Hungary, Austria, Serbia Agree New Deal to Stem Illegal Migration

BELGRADE, SERBIA - NOVEMBER 16: Hosted by Serbian President Aleksandar Vucic, Austrian Prime Minister Karl Nehammer and Hungarian Prime Minister Viktor Orban meet to discuss the fight against irregular migrants and illegal immigration in the capital Belgrade, Serbia on November 16, 2022. Serbia, Austria and Hungary signed a memorandum of …
Milos Miskov/Anadolu Agency via Getty Images

Hungary, Austria, and Serbia have agreed to coordinate to reduce illegal migrant flows on the Balkan route, with Serbia deploying more police along its southern border and Austria providing reinforcements.

The three countries came to an agreement this week, with Serbia’s President Aleksandar Vucic announcing he signed a deal alongside Hungary’s Prime Minister Viktor Orban and Austria’s Chancellor Karl Nehammer that will boost the number of police on Serbia’s southern border.

Chancellor Nehammer also stated that Austria would provide a hundred police officers to help Serbia patrol its border and that the border forces would be equipped with various forms of surveillance gear, including drones, thermal vision cameras, and vehicles, the European Union-funded website InfoMigrants reports.

Prime Minister Orban, meanwhile, said that Hungary had prevented at least 250,000 attempts to cross its border with Serbia illegally this year, revealing that armed smugglers were organising along the border with Serbia in a situation he labelled “difficult.”

President Vucic of Serbia added that his country would be scrapping visa-free travel for nationals from Tunisia and Burundi — a move that has been urged by the European Union to tackle the number of migrants using visa-free access to enter the Balkan country, which unlike Austria and Hungary, is not an EU member-state, and then try to cross into the EU to claim asylum.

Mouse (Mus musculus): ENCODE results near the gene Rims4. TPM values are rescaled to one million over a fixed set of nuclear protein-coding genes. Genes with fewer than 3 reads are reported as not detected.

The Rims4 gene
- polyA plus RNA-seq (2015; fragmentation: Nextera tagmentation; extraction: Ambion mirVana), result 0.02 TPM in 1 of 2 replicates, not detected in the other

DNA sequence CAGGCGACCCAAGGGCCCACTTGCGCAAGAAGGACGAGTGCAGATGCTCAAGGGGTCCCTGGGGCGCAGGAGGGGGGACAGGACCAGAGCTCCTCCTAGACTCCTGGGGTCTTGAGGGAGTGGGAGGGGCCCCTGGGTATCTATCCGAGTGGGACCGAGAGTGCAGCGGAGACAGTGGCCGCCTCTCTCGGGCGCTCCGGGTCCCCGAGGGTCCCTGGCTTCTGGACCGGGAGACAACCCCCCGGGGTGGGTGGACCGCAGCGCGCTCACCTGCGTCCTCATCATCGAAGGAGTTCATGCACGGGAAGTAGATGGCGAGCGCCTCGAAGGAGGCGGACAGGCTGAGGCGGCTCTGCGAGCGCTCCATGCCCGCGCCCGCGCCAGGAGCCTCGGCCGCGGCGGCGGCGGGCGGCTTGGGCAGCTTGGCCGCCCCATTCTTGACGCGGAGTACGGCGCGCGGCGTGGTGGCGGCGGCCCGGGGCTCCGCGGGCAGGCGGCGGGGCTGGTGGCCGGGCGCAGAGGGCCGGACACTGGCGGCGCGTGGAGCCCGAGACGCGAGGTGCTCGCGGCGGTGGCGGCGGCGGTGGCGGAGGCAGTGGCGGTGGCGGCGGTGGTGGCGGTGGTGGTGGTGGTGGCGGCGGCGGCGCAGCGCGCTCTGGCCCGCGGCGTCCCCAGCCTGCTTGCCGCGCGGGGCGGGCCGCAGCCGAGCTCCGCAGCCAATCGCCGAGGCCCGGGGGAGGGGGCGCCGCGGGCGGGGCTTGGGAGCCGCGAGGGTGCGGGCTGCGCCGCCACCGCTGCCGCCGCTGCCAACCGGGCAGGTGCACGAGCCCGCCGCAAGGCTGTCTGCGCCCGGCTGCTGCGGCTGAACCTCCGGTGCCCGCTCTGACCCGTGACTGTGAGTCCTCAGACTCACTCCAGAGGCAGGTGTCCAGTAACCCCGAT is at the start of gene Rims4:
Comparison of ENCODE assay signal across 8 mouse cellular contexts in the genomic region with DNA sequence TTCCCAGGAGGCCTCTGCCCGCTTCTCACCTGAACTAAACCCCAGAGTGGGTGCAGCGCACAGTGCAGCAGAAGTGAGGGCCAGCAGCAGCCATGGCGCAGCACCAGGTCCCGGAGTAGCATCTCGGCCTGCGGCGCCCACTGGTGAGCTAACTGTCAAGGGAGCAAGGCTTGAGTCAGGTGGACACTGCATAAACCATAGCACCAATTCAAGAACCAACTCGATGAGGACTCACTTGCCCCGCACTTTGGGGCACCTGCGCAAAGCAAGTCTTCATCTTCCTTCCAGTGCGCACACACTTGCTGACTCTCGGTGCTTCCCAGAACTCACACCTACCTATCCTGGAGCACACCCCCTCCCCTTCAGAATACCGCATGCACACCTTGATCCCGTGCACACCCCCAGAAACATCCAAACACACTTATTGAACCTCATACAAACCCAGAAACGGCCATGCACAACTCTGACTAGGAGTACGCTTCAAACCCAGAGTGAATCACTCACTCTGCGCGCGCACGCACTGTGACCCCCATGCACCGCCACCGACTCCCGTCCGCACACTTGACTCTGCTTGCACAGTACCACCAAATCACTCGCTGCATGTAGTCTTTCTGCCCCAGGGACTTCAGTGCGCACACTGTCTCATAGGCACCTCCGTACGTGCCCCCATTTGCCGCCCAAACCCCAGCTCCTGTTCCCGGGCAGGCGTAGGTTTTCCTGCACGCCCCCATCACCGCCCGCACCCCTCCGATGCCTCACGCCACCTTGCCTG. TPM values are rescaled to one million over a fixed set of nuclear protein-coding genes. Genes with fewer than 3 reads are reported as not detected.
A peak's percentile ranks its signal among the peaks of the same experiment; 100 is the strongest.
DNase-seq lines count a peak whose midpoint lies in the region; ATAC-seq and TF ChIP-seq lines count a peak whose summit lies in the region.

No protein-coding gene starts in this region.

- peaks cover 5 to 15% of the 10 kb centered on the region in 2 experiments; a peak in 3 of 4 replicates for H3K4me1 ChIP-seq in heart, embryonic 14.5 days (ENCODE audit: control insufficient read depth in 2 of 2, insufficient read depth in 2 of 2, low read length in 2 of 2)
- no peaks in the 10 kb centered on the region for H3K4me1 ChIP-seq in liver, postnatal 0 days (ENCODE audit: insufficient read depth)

So far this year, the number of migrants who have travelled along the Balkan route to enter the EU illegally has increased by 1,689 per cent compared to the first ten months of 2021, with the EU border agency Frontex reporting over 22,300 illegal border crossing detections in October alone.

“So far this year, the Western Balkan region has registered the highest number of detections since the peak of the migration crisis in 2015. The high number of crossings can be attributed to repeated attempts to cross the border by migrants already present in the Western Balkans, but also to persons abusing visa-free access to the region,” the agency said.

This week’s meeting between the three central European countries comes after a first meeting last month in Budapest in which they agreed to strengthen and expand the border fence along the Hungarian frontier with Serbia.

Follow Chris Tomlinson on Twitter at @TomlinsonCJ or email at ctomlinson(at)


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